I knew Mike and Mary from the Innovation for Extremes conferences they'd organised and from their book Invisible on Everest: Innovation and the Gear Makers. I also knew Mike from his days as MD of Karrimor International and then founder of OMM. Mike is a keen mountaineer, skier, rock climber, hill runner, long-distance walker, and mountain biker and has an unparalleled wealth of knowledge about outdoor equipment. Mary is a hillwalker and retired academic historian. OGC sounded an excellent idea and I liked the idea of working with others so I agreed to take part. Chuck Kukla, a mountaineer, instructor and researcher in the Northeast USA, also came onboard as the US editor plus Alan Hinkes as high altitude advisor, and Marian Parsons as advisor and copy editor.

Over seven years later, and after more than 700 emails, numerous Google Docs, and a few meetings OGC has published its first book, Keeping Dry & Staying Warm Part 1, available from Amazon as a print or e-book. It's a collaborative venture but most of the work has been done by Mike and Mary who as well as the writing have done vast amounts of research. Working with others and exchanging ideas and information has been a fascinating and valuable process. I've learnt a great deal. I hope the results will help others to do the same.




Friday, 7 February 2020

The Great Outdoors March issue

The March issue of The Great Outdoors is out now. In it I review ten pairs of walking trousers and three insulated flasks. In a very interesting and informative piece Alex Roddie reviews the gear he used on his Cape Wrath Trail walk a year ago.

The issue opens with a splendid night shot of Glencoe under a vast starry sky by Dougie Cunningham.

Inside the magazine Hanna Lindon looks at the controversy on diversity engendered by Lake District National Park head Richard Leafe and talks to BAME outdoor leaders for their perspective, while Roger Smith worries about the possible change to trespass laws in England and Wales following the general election. TGO Challenge Coordinators Sue Oxley and Ali Ogden share some tips on enjoying your food on a long walk. In his Mountain Portrait Jim Perrin enjoys Skiddaw.

The main cover feature Move To The Mountains involves pieces by various people who've moved to the hills to live and work plus some advice on how to make this work (I did it nearly forty years ago and I'm still learning!). One of those who writes about moving to the mountains is David Lintern and he also has a thought-provoking feature about a winter walk in the increasingly damaged Monadhliath. Another winter walker is James Forrest, who undertakes the Cumbria Way.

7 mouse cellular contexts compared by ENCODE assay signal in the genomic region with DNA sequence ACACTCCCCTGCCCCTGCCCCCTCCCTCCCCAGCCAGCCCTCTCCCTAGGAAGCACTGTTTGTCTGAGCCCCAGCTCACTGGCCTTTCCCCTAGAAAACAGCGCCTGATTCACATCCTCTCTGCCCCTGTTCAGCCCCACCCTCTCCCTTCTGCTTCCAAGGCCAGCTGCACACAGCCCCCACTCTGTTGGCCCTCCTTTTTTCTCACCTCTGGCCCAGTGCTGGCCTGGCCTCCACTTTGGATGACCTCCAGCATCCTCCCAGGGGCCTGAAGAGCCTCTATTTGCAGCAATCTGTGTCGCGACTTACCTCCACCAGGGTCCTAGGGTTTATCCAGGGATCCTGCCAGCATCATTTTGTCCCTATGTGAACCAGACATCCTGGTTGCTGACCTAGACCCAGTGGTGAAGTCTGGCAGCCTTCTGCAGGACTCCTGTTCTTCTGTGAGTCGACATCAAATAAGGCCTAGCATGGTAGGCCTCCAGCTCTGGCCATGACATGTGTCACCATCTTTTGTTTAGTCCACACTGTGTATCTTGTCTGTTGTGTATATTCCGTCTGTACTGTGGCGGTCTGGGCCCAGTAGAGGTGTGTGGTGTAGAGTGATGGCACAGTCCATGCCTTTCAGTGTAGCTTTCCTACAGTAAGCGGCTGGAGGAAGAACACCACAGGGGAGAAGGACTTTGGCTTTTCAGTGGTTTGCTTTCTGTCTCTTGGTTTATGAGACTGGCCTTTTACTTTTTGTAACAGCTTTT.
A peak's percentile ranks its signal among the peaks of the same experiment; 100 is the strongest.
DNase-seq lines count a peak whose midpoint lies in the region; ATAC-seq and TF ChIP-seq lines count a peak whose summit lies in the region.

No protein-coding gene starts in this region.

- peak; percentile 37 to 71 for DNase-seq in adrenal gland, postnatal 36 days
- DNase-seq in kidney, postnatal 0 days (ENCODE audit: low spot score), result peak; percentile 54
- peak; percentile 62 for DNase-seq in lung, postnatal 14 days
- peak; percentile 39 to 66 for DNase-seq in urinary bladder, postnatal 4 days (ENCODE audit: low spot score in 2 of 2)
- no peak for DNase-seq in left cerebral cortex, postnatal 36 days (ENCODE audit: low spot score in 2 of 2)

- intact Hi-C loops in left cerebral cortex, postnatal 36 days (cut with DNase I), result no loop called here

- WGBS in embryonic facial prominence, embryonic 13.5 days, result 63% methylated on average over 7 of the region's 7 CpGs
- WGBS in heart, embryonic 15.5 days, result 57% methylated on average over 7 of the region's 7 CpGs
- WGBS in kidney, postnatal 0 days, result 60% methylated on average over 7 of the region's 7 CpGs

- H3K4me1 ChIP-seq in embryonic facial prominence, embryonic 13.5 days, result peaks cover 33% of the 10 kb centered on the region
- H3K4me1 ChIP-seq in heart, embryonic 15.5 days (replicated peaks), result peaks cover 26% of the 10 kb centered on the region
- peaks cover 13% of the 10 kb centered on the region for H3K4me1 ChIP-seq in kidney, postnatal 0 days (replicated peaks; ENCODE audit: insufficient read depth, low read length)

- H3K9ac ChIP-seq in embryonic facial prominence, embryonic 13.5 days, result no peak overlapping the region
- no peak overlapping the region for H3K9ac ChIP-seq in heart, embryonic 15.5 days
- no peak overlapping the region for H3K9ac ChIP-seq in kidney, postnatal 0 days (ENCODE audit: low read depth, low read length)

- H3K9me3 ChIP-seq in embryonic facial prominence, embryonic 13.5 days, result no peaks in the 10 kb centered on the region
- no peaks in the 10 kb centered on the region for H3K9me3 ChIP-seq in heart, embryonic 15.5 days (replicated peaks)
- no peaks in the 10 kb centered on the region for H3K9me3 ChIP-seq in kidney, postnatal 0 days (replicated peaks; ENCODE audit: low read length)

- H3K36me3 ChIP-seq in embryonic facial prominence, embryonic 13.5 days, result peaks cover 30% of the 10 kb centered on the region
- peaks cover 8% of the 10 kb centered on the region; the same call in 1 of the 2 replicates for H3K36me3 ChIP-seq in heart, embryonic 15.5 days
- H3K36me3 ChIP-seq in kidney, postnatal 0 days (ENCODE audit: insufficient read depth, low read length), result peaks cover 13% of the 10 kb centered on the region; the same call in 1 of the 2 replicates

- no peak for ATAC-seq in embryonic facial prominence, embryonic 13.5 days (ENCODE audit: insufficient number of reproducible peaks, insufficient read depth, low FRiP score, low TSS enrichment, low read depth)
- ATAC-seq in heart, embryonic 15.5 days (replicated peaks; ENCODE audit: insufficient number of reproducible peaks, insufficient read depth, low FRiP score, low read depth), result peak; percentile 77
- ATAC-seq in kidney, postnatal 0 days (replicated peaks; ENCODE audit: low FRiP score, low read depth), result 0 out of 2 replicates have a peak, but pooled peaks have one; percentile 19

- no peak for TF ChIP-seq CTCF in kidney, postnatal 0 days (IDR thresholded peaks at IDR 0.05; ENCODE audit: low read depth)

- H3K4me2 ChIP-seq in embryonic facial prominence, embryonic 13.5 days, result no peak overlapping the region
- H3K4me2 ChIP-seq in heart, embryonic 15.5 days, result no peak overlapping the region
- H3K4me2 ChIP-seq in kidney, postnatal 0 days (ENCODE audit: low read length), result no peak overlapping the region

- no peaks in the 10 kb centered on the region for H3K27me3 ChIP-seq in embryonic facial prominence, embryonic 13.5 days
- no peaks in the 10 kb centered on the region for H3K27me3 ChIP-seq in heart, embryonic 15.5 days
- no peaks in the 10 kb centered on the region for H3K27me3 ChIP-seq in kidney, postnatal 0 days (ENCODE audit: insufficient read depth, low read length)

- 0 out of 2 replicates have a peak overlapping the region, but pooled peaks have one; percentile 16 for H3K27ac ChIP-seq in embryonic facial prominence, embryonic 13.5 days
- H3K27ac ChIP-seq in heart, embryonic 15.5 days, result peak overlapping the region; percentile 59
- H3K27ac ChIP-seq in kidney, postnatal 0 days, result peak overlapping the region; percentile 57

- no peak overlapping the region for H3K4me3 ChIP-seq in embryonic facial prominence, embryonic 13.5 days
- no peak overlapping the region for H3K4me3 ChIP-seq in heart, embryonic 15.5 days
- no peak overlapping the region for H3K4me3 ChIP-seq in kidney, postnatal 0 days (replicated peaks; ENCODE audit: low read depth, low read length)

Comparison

Far from Britain Peter Elia visits Peru's spectacular Cordillera Huayhuash, an area threatened by climate change as its glaciers are disappearing.

The issue also has the results of the TGO Reader's Awards. There are eleven categories, running from Campaigner of the Year (Greta Thunberg) to Pub of the Year (The Clachaig, Glen Coe), Book of the Year (Mountain Man by James Forrest), and Clothing/Equipment Brand (Rab). I came third in Personality of the Year - thanks to everyone who voted for me. It was deservedly won by Sarah Jane Douglas, author of Just Another Mountain.


Thursday, 6 February 2020

Glen Feshie: First Camp of 2020


Having spent most of January with an appallingly awful cold that left me unfit and lacking in energy early in February I finally managed to pack a rucksack and wander down Glen Feshie for the first wild camp of the year. Rain pounded down most of the day but by the time I set off in the afternoon it was easing and had faded away before I was far down the glen. Rain or not the old forest, the new forest, and the wild river lifted my spirits as always. The magnificent ancient pines, the glorious youngsters - pines, birch, rowan, willow, juniper and more - never fail to entrance.

I called in at the bothy where I knew a group of TGO Challengers were headed (Carl Mynott, Andrew Walker, Sally Phillips, and Keith Willer), Carl having invited me along. I wasn't planning on staying in the bothy - I wanted to camp and I didn't think my coughing and spluttering would be fair on others - so after a mug of coffee I headed up the glen to find a site. Later in the evening I returned to the bothy for a longer chat. By then there were another half dozen or so people there. 


I found a good site beside the fang-like stump of a long dead pine. At least, the stump was dead, branches that had partly split off were still green, growing along the ground rather than up to the sky. After all the rain the ground was sodden and the air damp. At dusk the temperature started to fall and a heavy dew appeared on the tent, soon to freeze. Stars and a bright half-moon appeared. The air was still and crisp and I stood for hours just watching the sky and the darkening forest. Orion stood out in the sparkling blackness.